Prior to 2020, online grocery shopping was widely available but failing in its bid for popular acceptance. Once stay-at-home orders and Covid caution began to take hold, it made sense for all of us to look a bit closer at the available alternatives to leaving home. Forward-thinking vendors who had already invested in infrastructure to support online shopping quickly moved to the front of the pack. Small businesses that hadn’t embraced online ordering either went out of business or made rapid changes to stay afloat.

With functionality now falling into place, the next logical step will be making online ordering fun. Consumers will stop evaluating who has online ordering and who does not. Instead, there will be an increased expectation that the ordering experience will be enjoyable in its own right.

Marrying gaming technology with routine chores like online grocery shopping is an idea that holds a lot of promise. Today, it’s easy to imagine shoppers being issued an avatar, virtual cart, and 3D aisles. Grocery store premiums like in-store coupons and cents-off gasoline purchases could be awarded to shoppers who level up. There’s no reason that these incentives couldn’t be made more obvious — and attractive — to shoppers as they make purchase decisions.


Gaming has grown into a full-fledged entertainment industry worth billions, and it’s finally been given a seat at the big kids table. Covid-19 shutdowns forced many traditional media outlets to take a more informed approach to tracking where entertainment dollars were actually being spent.

For its part, Hollywood has been slow to effectively leverage gaming enthusiasm into lucrative big-screen offerings. Though several game-themed feature films have been released, the overall response has been tepid.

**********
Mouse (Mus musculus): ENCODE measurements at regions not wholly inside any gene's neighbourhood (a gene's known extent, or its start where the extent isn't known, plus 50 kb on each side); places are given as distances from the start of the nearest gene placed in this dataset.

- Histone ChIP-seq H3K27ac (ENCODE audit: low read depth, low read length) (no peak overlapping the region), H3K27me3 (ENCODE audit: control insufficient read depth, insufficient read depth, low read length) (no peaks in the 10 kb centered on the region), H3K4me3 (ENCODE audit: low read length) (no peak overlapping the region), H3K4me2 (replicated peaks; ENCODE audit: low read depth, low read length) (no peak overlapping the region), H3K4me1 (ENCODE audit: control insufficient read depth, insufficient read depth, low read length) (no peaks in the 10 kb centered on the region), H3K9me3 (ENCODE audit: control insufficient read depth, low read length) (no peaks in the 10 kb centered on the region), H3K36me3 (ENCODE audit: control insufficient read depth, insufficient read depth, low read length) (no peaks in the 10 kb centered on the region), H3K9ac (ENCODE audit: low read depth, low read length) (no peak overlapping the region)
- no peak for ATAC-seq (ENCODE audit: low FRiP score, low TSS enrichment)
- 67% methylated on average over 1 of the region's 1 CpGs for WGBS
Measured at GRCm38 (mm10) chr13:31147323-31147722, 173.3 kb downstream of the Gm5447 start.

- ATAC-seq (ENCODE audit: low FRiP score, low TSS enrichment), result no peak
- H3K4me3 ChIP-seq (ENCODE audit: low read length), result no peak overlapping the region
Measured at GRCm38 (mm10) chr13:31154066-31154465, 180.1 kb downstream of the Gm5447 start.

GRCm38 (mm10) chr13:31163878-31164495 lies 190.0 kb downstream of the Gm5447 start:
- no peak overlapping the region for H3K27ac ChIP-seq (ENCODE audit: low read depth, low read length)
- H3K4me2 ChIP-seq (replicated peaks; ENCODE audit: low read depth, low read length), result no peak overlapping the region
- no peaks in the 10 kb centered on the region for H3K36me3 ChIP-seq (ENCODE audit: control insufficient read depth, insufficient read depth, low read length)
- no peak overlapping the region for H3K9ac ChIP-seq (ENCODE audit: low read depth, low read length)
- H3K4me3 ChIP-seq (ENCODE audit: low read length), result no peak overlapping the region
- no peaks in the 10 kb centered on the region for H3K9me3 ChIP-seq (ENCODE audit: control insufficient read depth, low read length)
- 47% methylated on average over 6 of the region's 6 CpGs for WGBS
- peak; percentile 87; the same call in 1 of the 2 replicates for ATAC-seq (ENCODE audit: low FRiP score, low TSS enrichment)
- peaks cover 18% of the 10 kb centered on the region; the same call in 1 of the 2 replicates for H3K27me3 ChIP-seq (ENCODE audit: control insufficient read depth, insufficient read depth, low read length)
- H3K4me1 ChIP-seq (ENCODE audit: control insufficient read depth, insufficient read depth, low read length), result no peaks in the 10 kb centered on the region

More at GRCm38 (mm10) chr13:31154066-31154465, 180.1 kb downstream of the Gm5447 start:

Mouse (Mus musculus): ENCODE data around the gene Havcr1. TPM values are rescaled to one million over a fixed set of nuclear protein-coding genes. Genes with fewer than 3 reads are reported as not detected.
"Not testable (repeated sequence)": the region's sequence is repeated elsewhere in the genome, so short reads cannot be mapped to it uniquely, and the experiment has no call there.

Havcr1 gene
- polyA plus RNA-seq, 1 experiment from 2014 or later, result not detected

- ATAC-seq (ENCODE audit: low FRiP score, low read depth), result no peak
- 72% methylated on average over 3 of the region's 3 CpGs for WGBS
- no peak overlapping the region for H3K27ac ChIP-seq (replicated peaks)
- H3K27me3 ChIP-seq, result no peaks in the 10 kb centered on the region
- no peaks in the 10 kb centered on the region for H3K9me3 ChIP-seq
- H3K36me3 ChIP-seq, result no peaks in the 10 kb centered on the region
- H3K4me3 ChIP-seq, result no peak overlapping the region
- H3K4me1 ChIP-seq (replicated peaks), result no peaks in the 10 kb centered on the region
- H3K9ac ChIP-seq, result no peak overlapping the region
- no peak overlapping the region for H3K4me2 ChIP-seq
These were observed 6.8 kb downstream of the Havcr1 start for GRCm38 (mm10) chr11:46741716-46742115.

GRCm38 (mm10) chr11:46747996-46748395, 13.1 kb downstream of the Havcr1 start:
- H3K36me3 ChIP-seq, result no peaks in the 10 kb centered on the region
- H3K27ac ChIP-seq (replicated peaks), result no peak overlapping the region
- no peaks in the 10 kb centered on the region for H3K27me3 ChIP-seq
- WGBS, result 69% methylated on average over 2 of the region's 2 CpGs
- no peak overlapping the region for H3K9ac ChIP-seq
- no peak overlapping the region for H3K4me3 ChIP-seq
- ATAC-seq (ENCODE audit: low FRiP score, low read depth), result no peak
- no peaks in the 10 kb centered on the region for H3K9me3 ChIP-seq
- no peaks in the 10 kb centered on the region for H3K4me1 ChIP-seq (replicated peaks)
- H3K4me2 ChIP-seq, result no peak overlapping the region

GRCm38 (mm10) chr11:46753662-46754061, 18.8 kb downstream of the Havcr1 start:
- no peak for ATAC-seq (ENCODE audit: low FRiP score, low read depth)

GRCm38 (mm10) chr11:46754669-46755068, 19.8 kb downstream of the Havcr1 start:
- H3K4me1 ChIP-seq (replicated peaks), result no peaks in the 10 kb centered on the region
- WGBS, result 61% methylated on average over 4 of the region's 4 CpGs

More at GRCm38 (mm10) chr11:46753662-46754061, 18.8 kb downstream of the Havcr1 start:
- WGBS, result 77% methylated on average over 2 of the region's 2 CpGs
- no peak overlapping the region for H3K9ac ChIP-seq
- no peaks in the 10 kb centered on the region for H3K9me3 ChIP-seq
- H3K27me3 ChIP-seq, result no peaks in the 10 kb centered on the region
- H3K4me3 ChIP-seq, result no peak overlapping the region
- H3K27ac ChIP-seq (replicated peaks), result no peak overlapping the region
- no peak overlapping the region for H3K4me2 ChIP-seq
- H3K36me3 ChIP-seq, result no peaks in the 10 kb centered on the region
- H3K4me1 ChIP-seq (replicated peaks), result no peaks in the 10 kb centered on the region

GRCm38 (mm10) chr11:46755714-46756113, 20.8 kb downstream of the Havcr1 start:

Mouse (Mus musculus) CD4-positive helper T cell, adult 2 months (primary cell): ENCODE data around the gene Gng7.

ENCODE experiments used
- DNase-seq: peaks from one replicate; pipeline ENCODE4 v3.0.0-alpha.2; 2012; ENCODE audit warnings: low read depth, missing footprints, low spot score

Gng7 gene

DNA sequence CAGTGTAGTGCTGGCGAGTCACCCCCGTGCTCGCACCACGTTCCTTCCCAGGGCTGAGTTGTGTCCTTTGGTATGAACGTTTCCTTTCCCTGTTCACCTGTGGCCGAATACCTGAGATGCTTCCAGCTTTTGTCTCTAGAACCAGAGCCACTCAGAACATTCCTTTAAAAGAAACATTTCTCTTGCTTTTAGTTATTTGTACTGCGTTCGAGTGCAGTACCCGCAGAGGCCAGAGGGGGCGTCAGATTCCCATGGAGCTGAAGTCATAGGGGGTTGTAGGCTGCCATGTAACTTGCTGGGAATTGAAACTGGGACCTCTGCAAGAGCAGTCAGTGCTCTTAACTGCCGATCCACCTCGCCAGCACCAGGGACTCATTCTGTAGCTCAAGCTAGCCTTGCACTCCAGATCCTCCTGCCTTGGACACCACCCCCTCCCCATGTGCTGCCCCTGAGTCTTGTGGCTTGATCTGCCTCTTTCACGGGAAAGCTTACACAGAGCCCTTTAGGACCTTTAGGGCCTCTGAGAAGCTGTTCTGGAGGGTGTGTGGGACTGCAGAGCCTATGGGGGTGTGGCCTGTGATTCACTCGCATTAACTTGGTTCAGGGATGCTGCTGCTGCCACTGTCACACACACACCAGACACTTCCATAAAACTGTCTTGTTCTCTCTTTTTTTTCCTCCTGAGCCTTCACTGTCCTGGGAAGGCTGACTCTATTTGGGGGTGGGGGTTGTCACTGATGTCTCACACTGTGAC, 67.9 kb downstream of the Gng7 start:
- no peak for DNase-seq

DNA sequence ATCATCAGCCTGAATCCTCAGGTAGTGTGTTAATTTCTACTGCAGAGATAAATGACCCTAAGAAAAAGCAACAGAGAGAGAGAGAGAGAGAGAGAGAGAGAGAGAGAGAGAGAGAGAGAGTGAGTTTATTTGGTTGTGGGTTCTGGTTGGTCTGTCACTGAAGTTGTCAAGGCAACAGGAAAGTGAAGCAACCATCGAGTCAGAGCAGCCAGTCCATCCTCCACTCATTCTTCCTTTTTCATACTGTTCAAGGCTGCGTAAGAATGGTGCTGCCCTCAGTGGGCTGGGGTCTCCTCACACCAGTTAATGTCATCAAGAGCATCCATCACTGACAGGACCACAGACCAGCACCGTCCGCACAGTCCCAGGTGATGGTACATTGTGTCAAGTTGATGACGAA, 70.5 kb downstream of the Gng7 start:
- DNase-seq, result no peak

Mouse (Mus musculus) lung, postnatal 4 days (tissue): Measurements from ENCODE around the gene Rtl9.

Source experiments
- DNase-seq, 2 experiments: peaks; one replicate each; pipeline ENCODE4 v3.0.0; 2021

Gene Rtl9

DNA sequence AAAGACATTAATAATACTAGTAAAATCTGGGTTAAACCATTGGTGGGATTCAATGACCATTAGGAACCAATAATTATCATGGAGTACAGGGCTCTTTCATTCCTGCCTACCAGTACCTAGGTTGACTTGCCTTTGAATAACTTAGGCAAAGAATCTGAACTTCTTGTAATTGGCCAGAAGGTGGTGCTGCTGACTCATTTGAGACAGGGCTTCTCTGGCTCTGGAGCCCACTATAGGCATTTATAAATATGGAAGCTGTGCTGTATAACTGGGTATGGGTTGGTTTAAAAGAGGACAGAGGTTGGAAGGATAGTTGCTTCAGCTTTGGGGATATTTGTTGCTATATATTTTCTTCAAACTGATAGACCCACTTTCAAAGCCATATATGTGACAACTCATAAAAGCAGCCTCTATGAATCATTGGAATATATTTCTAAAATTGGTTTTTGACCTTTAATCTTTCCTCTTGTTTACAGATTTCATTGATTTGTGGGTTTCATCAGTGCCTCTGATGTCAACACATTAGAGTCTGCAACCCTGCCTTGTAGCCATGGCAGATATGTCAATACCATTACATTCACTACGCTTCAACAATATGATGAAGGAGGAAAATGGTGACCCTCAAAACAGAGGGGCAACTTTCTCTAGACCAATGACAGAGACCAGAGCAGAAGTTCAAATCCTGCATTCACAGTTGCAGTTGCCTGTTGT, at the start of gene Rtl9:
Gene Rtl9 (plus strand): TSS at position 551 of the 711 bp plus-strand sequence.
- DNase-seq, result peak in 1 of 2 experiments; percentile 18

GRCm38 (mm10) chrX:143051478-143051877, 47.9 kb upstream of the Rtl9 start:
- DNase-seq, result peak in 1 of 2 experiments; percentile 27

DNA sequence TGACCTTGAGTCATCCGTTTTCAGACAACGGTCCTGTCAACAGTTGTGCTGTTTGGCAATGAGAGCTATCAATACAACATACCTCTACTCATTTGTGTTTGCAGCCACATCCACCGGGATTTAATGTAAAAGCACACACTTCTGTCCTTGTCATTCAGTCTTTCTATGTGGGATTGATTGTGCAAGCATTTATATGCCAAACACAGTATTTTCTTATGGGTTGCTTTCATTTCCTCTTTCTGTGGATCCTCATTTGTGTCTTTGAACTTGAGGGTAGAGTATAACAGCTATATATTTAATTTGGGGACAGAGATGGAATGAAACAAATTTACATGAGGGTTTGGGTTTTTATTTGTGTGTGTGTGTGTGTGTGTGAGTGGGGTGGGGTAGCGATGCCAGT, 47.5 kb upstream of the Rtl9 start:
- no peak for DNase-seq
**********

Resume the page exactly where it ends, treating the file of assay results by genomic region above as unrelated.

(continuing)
Gamers are quick to sense when beloved characters are being slapped onto a flimsy plot that doesn’t honor shared truths and meta narratives. They are also quick to spread bad word of mouth. Since the numbers are now too big to ignore, watch for filmmakers to continue to pitch properties that attempt to tap this market in 2021 and beyond.

The revenue trend that caught many by surprise is streaming on platforms like Twitch and YouTube Gaming. After all, the common wisdom of just a few years ago was that gamers liked to play games, period. “Why would anyone pay to watch someone else play games?” (Sounds like Harry Warner back in 1927.)

Today, there’s simply no denying the earning potential. More and more streamers are finding that they don’t need to amass an army of millions to make a living. By focusing on carving out a specific niche, streaming now offers a viable career path for many.

As gaming becomes increasingly mainstream, both its revenues and the size of its audience will continue to grow. How much bigger can gaming get? I can’t wait to find out.

About Phil:

Phil Stover is CEO of PvP , the first true gamer social community. In 2016, Phil co-founded venture firm Blue Skies Ventures to help entrepreneurs accelerate, and the firm actively invests in startups today. Phil is an active member of the Los Angeles community, currently supporting Pledge LA, and previously The Action Group Network and young professional’s group 310YP as a board member. Prior to his crazy life in startups, his 11-year corporate management career in banking and insurance included oversight of multi-million dollar sales initiatives and product launches, and $2.3B in P&L responsibilities. He has an undergraduate degree from The Ohio State University and an MBA from the University of Southern California.

Entrepreneur, Co-Founder and CEO of Managing Partner at Blue Skies Ventures.

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Phil Stover

Phil Stover

Entrepreneur, Co-Founder and CEO of Managing Partner at Blue Skies Ventures.